Prof. FUNG Chi Chung Alan (馮志聰)

PhD (Hong Kong University of Science and Technology)

Visiting address
Phone: +852 34428639

Author IDs

Willing to take PhD students: yes


Dr. Alan Chi Chung Fung obtained his Ph.D. degree in Physics from the Hong Kong University of Science and Technology (HKUST) in 2013. In 2015 – 2019, he served as a research scientist at the RIKEN Centre of Brain Science (CBS). After that, he worked as a staff scientist at the Okinawa Institute of Science and Technology Graduate University (OIST) until January 2022. In late February 2022, he joined the City University of Hong Kong.

Research Contribution

Alan started his research on continuous-attractor neural network (CANN) models in 2006. He has jointly discovered the intrinsic dynamics of CANN under the influence of dynamical synapses (Fung, Wong & Wu, 2010; Fung et al., 2012). After that, he has jointly proposed the anticipatory behavior observed in CANN. The anticipatory behavior can explain how the head-direction (HD) cells in the rat anterior thalamic nucleus (ATN) encode future head directions (Fung, Wong & Wu, 2012). Recently, Alan found that the CANN with short-term depression can address the discrete-attractor-like behavior observed in the hippocampus during periods of non-rapid-eye-movement sleep (Fung & Fukai, 2019).

Besides CANN, Alan has also contributed other modeling works to address phenomena observed in experiments. In 2016, Alan jointly proposed a mathematical model to explain the integration of saccadic motion and visual signal (Wang et al., 2016). In 2019, Alan jointly contributed an algorithm based on adult neurogenesis observed in the dentate gyrus to perform pattern separation. The algorithm can be a potential machine learning algorithm for future usage. In 2021, Alan supplied a series of predictions on long-term synaptic plasticity due to neurotransmitter release probability distribution modulated by the suppression of NMDA astrocytic receptors (Chipman et al., 2021). The further implication is still under investigation.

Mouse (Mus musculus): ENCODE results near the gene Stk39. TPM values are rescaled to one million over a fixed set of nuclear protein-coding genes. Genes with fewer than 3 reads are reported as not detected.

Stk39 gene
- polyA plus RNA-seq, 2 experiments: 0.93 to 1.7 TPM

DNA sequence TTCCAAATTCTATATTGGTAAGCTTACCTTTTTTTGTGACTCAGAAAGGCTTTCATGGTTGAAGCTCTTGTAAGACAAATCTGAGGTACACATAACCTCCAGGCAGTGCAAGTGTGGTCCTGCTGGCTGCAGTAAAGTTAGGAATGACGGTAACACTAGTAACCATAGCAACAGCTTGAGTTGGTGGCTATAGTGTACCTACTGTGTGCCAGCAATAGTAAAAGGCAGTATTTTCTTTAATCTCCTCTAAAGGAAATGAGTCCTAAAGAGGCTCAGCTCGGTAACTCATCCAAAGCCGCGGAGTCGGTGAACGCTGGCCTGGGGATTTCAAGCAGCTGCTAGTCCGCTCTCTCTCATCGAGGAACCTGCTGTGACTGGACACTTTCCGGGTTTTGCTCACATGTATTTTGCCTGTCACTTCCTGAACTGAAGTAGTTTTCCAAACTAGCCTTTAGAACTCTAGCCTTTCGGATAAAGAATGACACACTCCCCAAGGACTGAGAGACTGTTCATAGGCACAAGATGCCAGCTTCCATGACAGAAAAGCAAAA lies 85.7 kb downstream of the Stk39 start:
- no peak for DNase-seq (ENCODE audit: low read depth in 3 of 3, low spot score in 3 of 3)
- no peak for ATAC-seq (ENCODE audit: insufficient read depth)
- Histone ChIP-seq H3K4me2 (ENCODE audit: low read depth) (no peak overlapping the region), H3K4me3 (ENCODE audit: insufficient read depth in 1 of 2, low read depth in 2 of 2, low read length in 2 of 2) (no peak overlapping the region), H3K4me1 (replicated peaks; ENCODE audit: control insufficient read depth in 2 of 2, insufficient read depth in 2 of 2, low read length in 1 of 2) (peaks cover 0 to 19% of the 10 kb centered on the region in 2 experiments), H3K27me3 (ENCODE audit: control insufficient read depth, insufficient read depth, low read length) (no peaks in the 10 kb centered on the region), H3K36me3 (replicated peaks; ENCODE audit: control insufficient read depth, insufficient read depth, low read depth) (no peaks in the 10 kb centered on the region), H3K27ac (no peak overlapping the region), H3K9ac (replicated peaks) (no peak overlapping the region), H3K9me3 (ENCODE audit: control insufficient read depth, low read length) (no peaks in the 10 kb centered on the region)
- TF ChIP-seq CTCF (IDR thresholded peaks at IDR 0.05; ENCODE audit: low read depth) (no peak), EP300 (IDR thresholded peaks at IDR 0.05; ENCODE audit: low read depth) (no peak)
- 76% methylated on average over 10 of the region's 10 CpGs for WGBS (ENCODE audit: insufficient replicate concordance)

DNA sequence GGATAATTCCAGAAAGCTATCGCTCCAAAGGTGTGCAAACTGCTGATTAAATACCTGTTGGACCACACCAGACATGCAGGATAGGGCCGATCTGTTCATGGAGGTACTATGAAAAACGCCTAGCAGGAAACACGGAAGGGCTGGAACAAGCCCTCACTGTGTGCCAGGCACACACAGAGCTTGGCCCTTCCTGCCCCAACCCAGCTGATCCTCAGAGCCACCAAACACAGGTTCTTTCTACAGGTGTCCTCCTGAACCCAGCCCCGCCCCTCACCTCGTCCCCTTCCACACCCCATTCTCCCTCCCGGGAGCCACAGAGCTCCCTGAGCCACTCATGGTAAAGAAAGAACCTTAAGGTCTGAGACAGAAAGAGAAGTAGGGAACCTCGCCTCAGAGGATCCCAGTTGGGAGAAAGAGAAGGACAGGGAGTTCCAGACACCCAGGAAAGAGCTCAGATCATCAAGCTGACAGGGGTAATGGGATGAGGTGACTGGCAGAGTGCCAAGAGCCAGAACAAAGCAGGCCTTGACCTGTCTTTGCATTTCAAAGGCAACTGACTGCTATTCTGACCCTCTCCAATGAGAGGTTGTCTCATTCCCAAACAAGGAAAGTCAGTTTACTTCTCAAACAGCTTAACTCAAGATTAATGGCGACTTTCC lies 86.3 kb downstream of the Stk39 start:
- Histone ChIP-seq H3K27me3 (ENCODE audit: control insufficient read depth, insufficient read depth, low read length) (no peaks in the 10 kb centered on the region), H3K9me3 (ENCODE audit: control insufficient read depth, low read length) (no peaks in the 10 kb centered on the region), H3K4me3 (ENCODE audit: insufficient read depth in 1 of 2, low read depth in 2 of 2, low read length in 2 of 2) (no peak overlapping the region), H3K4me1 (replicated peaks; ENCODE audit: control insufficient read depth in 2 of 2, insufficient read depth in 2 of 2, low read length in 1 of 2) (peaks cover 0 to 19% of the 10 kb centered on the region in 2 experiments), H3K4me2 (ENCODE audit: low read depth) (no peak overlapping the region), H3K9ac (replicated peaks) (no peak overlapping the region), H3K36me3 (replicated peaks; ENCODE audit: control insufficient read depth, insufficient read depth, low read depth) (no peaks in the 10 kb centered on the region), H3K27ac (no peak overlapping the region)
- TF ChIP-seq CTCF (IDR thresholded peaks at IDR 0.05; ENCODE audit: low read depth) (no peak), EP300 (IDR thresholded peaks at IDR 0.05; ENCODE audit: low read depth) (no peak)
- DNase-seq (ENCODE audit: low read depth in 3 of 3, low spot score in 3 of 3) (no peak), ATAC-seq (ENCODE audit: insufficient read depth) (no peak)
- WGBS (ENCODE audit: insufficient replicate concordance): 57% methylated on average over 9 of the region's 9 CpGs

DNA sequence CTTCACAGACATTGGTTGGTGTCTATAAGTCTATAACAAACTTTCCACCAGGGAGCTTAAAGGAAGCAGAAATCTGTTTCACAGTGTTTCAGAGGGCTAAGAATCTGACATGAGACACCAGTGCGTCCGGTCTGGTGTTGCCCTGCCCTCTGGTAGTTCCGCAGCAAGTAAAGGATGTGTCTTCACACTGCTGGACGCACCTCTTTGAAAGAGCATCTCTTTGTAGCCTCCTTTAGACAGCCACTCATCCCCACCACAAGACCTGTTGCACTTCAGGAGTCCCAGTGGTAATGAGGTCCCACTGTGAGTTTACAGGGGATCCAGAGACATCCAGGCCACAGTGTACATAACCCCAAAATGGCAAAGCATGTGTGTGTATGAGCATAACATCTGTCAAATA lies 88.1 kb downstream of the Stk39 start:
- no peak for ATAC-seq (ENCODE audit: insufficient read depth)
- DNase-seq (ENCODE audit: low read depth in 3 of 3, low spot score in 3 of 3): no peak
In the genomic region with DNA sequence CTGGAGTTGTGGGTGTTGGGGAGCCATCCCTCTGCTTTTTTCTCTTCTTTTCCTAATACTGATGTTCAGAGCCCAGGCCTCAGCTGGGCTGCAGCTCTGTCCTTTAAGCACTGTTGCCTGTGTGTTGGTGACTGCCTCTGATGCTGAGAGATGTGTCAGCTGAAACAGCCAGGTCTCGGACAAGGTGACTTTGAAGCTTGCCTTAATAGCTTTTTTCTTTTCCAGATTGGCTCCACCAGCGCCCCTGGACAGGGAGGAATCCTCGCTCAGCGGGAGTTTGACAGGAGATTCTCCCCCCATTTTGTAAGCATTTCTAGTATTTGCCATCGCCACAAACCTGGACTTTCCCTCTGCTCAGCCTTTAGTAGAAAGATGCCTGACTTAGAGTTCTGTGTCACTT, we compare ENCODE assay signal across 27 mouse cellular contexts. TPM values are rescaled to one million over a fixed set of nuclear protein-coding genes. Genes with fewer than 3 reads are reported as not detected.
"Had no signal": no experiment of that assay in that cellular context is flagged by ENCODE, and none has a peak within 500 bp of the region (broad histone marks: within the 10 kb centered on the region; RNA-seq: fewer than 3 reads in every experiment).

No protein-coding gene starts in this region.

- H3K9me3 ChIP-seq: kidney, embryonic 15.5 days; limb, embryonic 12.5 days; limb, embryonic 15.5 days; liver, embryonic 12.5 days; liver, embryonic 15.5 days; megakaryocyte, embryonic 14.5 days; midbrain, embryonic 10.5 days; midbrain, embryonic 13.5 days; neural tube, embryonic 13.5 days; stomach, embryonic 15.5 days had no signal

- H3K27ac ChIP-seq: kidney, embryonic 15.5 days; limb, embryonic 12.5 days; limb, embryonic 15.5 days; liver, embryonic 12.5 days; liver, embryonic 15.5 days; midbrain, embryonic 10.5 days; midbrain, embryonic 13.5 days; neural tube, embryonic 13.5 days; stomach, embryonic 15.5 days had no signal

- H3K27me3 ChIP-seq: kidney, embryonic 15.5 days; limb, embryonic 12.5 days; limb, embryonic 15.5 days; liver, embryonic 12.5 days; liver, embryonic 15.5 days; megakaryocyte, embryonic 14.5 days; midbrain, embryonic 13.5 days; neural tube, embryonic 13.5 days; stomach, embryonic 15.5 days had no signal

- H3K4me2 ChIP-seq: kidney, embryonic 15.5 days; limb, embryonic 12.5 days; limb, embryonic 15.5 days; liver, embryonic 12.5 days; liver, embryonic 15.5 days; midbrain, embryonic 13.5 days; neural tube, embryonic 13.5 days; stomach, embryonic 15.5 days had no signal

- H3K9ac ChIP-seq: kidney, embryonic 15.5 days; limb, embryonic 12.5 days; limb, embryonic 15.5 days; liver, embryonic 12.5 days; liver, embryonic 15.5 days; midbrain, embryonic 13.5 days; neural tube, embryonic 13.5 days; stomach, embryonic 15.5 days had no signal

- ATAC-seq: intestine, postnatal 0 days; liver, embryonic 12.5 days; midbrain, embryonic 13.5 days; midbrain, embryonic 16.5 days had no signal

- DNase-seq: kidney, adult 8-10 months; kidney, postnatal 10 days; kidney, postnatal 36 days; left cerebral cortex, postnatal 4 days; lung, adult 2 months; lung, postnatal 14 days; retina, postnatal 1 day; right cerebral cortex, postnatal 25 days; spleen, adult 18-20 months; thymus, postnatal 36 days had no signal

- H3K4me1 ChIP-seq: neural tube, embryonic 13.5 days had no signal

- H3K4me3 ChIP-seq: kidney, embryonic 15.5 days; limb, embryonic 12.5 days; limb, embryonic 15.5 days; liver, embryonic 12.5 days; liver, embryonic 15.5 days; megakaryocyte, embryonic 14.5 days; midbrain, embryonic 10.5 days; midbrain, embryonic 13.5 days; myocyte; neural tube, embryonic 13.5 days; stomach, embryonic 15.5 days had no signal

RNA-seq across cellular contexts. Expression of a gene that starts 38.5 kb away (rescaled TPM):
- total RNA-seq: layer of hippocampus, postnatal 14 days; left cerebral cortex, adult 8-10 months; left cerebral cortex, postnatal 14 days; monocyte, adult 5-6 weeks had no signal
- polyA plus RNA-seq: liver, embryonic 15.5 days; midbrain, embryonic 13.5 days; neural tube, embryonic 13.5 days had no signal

Research Interests/Areas

Alan's current research interests include (1) mathematical models for neural phenomena, (2) neuroscience-inspired algorithms, and (3) analyzing neural data. Mathematical models enable scientists to explore broader conditions of neural phenomena and potential implications. By developing algorithms based on neural phenomena, one may retrieve the corresponding functional meaning in information processing. On the other hand, it will be interesting to see how modern data science skills may unveil discoveries from existing neural data.